The contribution of Islamic Law for the development of Alternative Dispute resolution (ADR).

Table of Contents

ü     Introduction………………………………………………………………….Pg. 3

ü     Religious Sanctity Attaching with the ADR

Processes in Islamic Law………………………………………………Pg. 3

ü     The All Persuasive support that ADR finds in Islamic law…………Pg. 5

ü     Settlement is embedded in Arbitration………………………………Pg. 6

ü     Amiable Composition comes within the Inherent Powers of an

Arbitrator………………………………………………………………Pg. 6

ü     Revocability of the Arbitration Agreement…………………………Pg. 8

ü     Lots of Problems are provided by not allowing “Future”

Disputes to be Arbitrated…………………………………………….Pg. 8

ü     A very Special kind of “Expert Determination” is Provided in

the form of Fatwa of Mufti………………………………………….Pg. 9

ü    Muhtasib or Ombudsman is as old as Islam Itself…………………Pg. 10

ü    Conclusion……………………………………………………………Pg. 12

ü    Bibliography………………………………………………………….Pg. 13


It is a familiar belief that ADR (Alternate Dispute Resolution) has emerged and originated in the West over the last few decades. But opposing to this belief, such ADR processes like Negotiation, Mediation, Arbitration, Expert Determination, Ombudsman and Med-Arab are as old as Islamic law itself, that is, almost 1400 years old. All of these have not only been mentioned in the Quran but were practiced ever since the times of the Prophet, who was a great ally of the idea of amicable settlement of disputes. Numerous historic evidences are on hand in support of this statement.

 A look at ADR as a whole in Islamic law and also at various ADR processes individually brings out certain peculiar features which grant individuality to it in the Islamic system of law.

A brief discussion of each of these features is given below:


  1. 1.   Religious Sanctity Attaching with the ADR Processes in Islamic Law


Shari’ah or Islamic law is not only law but a code of life for the Muslims surrounding

his entire life from the crib to the grave. The provisions of this law are either revealed

(Quran) or based on the Prophet’s Sunnah, (saying, doings or his tacit approvals), or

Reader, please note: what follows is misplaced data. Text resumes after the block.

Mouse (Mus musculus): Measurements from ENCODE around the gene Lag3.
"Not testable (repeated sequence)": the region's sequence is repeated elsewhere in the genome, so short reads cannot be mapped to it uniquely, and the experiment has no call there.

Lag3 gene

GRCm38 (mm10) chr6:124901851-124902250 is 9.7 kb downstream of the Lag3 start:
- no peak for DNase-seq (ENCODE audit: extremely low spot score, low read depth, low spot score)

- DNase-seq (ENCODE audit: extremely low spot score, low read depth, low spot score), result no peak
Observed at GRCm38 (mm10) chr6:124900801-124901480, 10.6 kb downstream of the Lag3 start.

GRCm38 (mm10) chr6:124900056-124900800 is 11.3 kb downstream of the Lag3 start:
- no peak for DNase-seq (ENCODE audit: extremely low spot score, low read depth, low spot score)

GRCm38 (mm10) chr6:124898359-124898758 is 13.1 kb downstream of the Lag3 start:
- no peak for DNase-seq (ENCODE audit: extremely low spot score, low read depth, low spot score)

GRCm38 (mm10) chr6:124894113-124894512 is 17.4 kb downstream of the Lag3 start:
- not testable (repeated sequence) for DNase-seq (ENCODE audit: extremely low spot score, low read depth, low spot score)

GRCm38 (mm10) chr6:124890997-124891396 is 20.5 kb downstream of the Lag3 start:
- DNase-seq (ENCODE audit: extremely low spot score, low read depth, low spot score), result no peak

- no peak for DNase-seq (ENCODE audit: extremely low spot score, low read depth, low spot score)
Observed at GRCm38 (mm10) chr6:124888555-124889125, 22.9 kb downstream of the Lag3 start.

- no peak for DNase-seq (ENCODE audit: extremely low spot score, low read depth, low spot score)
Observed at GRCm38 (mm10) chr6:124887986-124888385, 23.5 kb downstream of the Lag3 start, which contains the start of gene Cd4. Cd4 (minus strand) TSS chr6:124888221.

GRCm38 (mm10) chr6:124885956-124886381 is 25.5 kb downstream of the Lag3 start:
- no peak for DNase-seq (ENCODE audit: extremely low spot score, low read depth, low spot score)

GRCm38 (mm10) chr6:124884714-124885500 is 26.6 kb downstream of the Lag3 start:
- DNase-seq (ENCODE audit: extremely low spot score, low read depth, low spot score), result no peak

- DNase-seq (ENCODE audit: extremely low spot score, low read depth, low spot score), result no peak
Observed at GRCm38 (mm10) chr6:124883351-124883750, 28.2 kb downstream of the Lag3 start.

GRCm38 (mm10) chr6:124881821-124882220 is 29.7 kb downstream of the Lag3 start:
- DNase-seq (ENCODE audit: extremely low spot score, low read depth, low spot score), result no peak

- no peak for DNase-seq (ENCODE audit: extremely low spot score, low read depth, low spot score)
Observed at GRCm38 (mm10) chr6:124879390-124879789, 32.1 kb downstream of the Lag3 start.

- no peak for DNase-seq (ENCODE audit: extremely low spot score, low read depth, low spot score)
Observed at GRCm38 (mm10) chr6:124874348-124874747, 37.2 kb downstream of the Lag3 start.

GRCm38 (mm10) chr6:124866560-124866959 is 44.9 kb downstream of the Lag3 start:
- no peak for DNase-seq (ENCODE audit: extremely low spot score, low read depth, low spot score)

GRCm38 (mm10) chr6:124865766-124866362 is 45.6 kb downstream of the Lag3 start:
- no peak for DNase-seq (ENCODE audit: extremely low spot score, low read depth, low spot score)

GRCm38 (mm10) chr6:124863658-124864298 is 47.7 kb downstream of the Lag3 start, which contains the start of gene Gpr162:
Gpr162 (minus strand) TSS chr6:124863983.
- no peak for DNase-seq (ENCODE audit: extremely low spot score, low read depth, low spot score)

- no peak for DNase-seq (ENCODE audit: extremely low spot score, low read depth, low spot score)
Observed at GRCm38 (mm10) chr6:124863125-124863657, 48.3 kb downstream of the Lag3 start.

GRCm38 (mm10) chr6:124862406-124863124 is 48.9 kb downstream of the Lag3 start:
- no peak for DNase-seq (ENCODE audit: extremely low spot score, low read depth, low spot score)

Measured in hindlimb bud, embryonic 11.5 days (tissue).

Jurist-made. The first of these two, that is, those which are based on the Quran or Sunnah are regarded as the most holy and therefore most compliance-worthy. As the ADR processes in Islamic law are based on the Quran and Sunnah, so a religious sanctity demanding indisputable compliance comes to be attached with it, conferring on it a status which is exclusive and unmatched among the legal systems of the world. Once told of the real source of a particular ADR process, a Muslim need not be influenced any further of its realistic worldly worth; he will comply, regarding it as a religious commandment.

It is clearly stated in the Quran that “this is a Book which (Allah) has revealed as a

blessing: so follow it and be righteous, that ye may receive mercy”. A Muslim again

comes across in the Quran such verses which tell him about objects and benefits of the

divine revelations. For example, Quran says: “Verily in this (Quran) is a message for

people who would (truly) worship Allah”. And describing the objective of Shari’ah,

Quran declares: “O mankind, a direction has come to you from your Lord; it is a healing

for the ailments and guidance”.  About the sanctity of the Prophetic pronouncements, we have a declaration from Allah Himself in the Quran that “Nor does he (i.e., the Prophet) say of his own desire. It is no less than inspiration sent down to him”.


Sunnah of the Prophet has become a source of inspiration for every Muslim and a pillar,

second only to the Quran, on which rests faith and life of a Muslim. No wonder, a

Muslim always turns to the Quran and Sunnah for answers to his every problem. The path laid down in the Quran is to be followed by a Muslim, as commanded by Allah

in the Quran:

Verily, this is My Way leading straight: follow it; follow not (the other) paths: they will scatter you about from His (great) Path. Thus doth He command you, that ye may be righteous”.

The Islamic literature is full of such writings based on Shari’ah, which explains to

Muslims the importance of adhering to the Quran and Sunnah. It is therefore correct to

say that to adopt and practice ADR processes is like a religious or sacred obligation for a Muslim. Once he becomes aware that these are based on the Quran and Sunnah. Today, unfortunately, a majority of Muslims are unaware of this fact.


  1. 2.   The All Pervasive Support that ADR Finds in Islamic Law